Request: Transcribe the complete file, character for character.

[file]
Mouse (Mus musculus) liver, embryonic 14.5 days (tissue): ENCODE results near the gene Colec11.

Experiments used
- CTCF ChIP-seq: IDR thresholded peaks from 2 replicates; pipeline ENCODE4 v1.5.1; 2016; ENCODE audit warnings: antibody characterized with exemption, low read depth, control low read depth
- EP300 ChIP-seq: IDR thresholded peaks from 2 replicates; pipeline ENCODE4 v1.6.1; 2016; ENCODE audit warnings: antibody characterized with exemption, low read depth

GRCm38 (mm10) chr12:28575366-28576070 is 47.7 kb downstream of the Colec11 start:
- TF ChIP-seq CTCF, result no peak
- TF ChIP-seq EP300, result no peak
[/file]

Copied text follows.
Mouse (Mus musculus) liver, embryonic 14.5 days (tissue): ENCODE results near the gene Colec11.

Experiments used
- CTCF ChIP-seq: IDR thresholded peaks from 2 replicates; pipeline ENCODE4 v1.5.1; 2016; ENCODE audit warnings: antibody characterized with exemption, low read depth, control low read depth
- EP300 ChIP-seq: IDR thresholded peaks from 2 replicates; pipeline ENCODE4 v1.6.1; 2016; ENCODE audit warnings: antibody characterized with exemption, low read depth

GRCm38 (mm10) chr12:28575366-28576070 is 47.7 kb downstream of the Colec11 start:
- TF ChIP-seq CTCF, result no peak
- TF ChIP-seq EP300, result no peak